Saw 2: 14" saw with similar etch. (courtesy of Pete Taran)
A third example is a 14” backsaw owned by Rob Streeper of Alamo Toolworks (www.alamotoolworks.com). Again, the Disston & Son etch is identical to the saws described above. Like the Taran saw, this saw has an arched Henry Disston stamp on the spine and an H. Disston eagle medallion.
Saw 3: Another 14" saw similarly etched. (courtesy of Rob Streeper)
Saw 3: Etch detail. Spine is on the right. (courtesy of Rob Streeper)
A fourth find, a 12” saw sold by Josh Clark at Hyperkitten Tool Co. (www.hyperkitten.com), is different from the others, but still unusual. The Disston & Son etch is oriented in the typical way (i.e. parallel to the spine and toothline), but it is off center on the plate in the direction of the handle. The spine stamp is of the inchworm Disston & Son style, and the eagle medallion is the same as the other saws.
Saw 4: 12" backsaw with uncentered etch, parallel to spline. (courtesy of Josh Clark)
Saw 4: Etch detail. (courtesy of Josh Clark)
In summary, we have identified four Disston-made backsaws with unusual plate etches. The commonality among these saws is that they are all No. 7 model backsaws made in c. 1865.
Discussion and Conclusions
Discussion and Conclusions
Having words inscribed on a saw plate at a right angle to the toothline and near the handle is not unheard of. Some 19th century British handsaws have secondary stamps in this location. The MADE FOR USE stamp on the pictured Taylor Brothers handsaw is one example.
Taylor Brothers MADE FOR USE stamp (credit Bob Summerfield)
We are not aware, however, of any primary etches located in this manner on any backsaws or handsaws other than the four backsaws noted here. What could have been Disston’s motivation for orienting etches this way? Finding multiple examples makes it unlikely that it was a mistake.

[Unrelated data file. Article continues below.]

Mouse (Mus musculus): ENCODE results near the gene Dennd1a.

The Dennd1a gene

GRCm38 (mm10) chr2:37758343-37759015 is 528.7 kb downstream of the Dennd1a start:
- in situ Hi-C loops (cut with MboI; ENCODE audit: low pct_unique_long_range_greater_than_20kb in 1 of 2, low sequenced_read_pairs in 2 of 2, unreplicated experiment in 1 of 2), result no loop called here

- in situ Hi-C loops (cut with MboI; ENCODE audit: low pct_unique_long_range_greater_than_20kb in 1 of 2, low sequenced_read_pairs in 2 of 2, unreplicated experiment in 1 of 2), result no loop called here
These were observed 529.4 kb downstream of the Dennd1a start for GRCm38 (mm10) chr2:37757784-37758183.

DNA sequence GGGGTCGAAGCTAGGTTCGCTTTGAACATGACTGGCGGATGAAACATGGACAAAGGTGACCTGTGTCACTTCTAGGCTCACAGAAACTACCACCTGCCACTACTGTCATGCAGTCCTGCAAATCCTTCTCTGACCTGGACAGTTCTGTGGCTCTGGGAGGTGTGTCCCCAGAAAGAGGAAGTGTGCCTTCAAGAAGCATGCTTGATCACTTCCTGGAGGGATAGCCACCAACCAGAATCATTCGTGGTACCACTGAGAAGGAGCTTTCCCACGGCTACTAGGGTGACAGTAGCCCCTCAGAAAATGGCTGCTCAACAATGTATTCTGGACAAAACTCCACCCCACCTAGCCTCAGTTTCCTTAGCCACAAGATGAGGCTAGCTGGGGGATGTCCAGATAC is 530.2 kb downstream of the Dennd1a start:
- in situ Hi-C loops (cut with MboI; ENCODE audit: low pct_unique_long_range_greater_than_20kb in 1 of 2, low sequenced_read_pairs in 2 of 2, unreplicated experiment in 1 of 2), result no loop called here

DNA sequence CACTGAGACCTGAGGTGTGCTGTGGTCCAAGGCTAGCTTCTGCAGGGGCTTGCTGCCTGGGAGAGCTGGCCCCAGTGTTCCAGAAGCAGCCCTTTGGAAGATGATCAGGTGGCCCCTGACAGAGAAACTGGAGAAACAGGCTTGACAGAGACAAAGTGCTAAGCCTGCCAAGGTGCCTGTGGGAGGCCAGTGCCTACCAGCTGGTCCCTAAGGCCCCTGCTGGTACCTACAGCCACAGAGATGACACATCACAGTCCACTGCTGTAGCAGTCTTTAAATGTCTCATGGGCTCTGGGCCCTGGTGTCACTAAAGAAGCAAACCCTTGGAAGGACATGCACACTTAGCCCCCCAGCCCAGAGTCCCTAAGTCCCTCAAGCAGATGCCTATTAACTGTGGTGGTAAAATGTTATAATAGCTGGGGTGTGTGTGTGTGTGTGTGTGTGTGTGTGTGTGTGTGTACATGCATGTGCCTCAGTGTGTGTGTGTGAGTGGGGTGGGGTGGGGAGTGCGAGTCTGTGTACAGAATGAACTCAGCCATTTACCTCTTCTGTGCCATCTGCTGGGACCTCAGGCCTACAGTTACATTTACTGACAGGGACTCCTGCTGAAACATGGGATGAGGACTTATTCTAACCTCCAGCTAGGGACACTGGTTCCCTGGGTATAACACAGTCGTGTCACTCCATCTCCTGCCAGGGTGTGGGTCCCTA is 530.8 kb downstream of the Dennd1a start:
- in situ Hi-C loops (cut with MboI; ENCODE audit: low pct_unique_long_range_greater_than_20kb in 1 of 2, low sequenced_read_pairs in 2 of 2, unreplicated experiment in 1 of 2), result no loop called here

According to the Disstonian Institute (www.disstonianinstitute.com), Disston first began etching saws in 1865, the same year these unusually etched backsaws were made. Prior to that, Disston saws were die stamped. The earliest known etches on handsaws were parallel to the toothline and bore the name Henry Disston rather than Henry Disston & Son. These saws are rare, and we are not aware of any such etches on backsaws in c.1865. We don’t know why Disston placed the shallow, oddly located Henry Disston & Son etches on the No. 7 backsaws. Maybe they were experimental attempts at etching backsaw plates. Perhaps the first backsaw etches were perpendicular to the toothline and near the handle while later etches were placed parallel to the toothline but still off center, before finally being centered as is more typical in later examples. This, however, is all speculation.
As more atypical saws are uncovered, the evolution of early Disston backsaw etches may become clearer. The authors would like to hear from others who have oddly etched Disston backsaw plates like the ones in this article. Please leave your information in the comments section below.
About the Authors
Bob Summerfield is a retired wildlife biologist who has been using woodworking tools, including handsaws, for 65 years. He has been restoring vintage saws and making new saws for about a decade. Bob lives in Missoula, Montana, USA. His saw work is displayed at www.rmsaws.com.
Kyle McQuade is a biologist and recreational woodworker. He lives in Grand Junction, Colorado, USA.